Letter to the Editor: From a Christian Bucknellian

Dear Bucknell,

I want to apologize for what happened the other day when those preachers came to campus.  I am a member of the Christian community here at Bucknell.  Although we were not responsible for what happened on Wednesday of last week and could do nothing to stop it, I feel that it is our responsibility to respond.  I beg your forgiveness for some of the things said in this overall rather offensive sermon and in general for all the wrongs that have been done by Christians in the name of Jesus Christ.  Many of those wrongs have been very hurtful.

Christians are just the same as everybody else when it comes to doing bad things.  Sometimes (often) we’re even worse.  Need I bring up such awful deeds as the Spanish Inquisition, the Crusades, the people who bomb abortion clinics, the priest sex scandals of a few years ago, or the Catholic/Protestant fighting in Ireland?

I am not writing this letter to defend Christians because we have done some pretty horrible things, Catholics and Protestants alike.  The purpose of this letter is twofold:  First, to apologize for the hurt, guilt, and offense caused not only by those who were speaking on Wednesday downhill, but all the things that Christians have done that were not loving, especially here at Bucknell.  And second, to express that this is not God’s intended message for the world, for this campus, or for any one of you.  Yes, God wants us to proclaim the love of Jesus to all of you.  He wants us to encourage every person to seek an intimate relationship with Him.  He loves every one of us and a relationship with Him is not meant to be a burden on the soul, or a guilt complex. He does not condemn, but loves unconditionally.  He does not want us to send a message of superiority or hatred, which is what came across during much of the speech given on Wednesday.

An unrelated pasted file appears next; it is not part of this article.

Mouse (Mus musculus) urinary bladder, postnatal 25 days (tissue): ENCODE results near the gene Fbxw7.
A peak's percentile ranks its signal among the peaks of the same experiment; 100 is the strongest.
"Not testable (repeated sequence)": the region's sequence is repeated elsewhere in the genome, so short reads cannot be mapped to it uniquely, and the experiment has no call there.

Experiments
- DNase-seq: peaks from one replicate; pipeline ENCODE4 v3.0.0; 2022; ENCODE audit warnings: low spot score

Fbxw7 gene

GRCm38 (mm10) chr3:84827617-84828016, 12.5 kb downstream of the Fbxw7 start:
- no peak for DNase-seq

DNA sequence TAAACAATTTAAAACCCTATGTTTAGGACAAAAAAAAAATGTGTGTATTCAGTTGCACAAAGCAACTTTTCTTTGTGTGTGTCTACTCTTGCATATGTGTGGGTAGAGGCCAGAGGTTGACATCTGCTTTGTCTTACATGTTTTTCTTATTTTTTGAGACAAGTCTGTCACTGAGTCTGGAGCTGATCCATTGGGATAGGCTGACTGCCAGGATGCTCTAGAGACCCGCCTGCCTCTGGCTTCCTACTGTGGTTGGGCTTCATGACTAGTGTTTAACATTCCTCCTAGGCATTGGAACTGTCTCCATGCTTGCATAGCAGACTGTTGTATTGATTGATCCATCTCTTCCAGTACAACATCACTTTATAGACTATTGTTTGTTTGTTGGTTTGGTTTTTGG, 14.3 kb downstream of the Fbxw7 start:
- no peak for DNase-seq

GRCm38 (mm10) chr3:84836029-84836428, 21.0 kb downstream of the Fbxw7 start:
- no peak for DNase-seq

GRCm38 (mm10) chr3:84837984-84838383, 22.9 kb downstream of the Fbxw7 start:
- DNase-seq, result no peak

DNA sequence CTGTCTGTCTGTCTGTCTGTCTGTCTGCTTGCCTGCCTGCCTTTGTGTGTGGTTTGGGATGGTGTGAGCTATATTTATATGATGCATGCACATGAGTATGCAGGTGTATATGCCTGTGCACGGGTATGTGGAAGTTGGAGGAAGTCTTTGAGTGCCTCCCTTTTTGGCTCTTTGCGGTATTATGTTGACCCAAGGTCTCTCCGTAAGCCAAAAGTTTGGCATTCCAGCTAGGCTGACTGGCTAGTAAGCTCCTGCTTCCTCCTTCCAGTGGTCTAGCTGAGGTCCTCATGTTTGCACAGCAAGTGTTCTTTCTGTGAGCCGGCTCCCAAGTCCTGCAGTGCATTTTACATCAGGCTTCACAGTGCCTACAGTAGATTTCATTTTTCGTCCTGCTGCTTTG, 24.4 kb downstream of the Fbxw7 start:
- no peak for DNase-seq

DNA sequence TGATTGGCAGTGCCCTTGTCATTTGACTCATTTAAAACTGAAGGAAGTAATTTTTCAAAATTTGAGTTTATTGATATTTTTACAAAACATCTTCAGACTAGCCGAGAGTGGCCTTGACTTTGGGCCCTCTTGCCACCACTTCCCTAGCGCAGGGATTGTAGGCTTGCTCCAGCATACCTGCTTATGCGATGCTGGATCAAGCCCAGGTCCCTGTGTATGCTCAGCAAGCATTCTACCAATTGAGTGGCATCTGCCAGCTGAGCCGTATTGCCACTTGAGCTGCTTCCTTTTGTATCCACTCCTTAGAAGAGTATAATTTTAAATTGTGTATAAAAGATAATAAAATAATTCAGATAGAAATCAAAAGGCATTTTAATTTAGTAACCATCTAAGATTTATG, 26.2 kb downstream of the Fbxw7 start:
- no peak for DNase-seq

In the Bible, Jesus defends those who have been condemned by society so many times.  Everyone is shocked to see him eating dinner with cheating tax collectors, talking with prostitutes in the street, and spending time with pagans and nonbelievers.  He even saves the life of an adulterous woman when everyone else wants to give her the death penalty.  Everyone was confused—wasn’t Jesus the voice of Godly justice?  Why was he standing up for such sinners?  But to Jesus, these things make perfect sense.  Nobody is completely righteous, he reminds us all the time, so why should any of us act like we’re better than everyone else?  He says, “why do you look at the speck of sawdust in your brother’s eye and pay no attention to the plank in your own eye?” (Matt 7:3)  He is constantly scolding the Pharisees for doing exactly what those Christians did downhill on Wednesday.  Sure, some of the people the Pharisees were sticking their noses up at were doing some pretty bad stuff—but so were the Pharisees.  So are the rest of us.

At first, when I heard about what these people were doing and saying on Wednesday, I thought Christians were being too loud.  But perhaps we’re being too quiet, not responding to this by shouting God’s message of mercy and love.

So whenever you hear a Christian speaking of fire and brimstone and threatening the world with talk of Hell, please remember that those words are coming from human mouths and that is not the message that Jesus gives to us to proclaim to the world.  They are grossly misrepresenting the things our Lord Jesus Christ teaches us.  He teaches a message of love and forgiveness, of reaching out in love to help one another, and of not judging others.  Even when we are pointing out wrongs, we are supposed to do so in a loving way (and gently, if possible), because we ourselves do plenty of wrongs also.  We Christians are pretty sloppy at carrying out that message.  We’re trying our best, though, and I believe that the incident on Wednesday is incentive to all of us to try even harder.

Again, I am very sorry for the hurtful things that were said on Wednesday.  We are all truly sorry.

–A Christian Bucknellian

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